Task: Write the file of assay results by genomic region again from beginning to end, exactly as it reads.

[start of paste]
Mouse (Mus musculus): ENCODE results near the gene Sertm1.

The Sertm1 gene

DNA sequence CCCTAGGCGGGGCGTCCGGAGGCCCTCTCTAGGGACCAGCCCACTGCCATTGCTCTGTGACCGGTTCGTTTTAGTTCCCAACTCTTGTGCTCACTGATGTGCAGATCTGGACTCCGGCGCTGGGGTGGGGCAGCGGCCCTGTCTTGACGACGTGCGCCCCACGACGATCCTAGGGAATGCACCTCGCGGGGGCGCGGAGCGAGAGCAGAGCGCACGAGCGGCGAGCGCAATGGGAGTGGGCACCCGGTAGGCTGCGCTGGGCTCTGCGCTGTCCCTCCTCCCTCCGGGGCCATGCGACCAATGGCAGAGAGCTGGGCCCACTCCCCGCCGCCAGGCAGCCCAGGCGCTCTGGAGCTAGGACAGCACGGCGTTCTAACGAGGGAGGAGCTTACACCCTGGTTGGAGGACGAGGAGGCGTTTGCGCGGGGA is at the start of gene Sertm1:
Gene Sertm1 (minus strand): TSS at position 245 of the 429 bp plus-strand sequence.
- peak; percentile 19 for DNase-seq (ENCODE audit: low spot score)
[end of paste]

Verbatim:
Mouse (Mus musculus): ENCODE results near the gene Sertm1.

The Sertm1 gene

DNA sequence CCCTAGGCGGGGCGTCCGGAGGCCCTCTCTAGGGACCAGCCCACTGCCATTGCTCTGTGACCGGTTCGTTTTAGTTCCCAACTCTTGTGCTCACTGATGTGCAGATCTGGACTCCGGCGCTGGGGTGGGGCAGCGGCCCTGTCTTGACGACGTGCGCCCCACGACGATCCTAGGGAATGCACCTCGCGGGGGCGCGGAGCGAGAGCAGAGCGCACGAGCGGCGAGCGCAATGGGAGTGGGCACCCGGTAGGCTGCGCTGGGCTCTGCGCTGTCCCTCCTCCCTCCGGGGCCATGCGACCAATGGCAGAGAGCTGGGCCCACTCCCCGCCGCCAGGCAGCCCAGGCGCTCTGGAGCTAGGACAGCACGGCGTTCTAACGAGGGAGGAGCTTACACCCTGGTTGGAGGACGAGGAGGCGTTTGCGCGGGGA is at the start of gene Sertm1:
Gene Sertm1 (minus strand): TSS at position 245 of the 429 bp plus-strand sequence.
- peak; percentile 19 for DNase-seq (ENCODE audit: low spot score)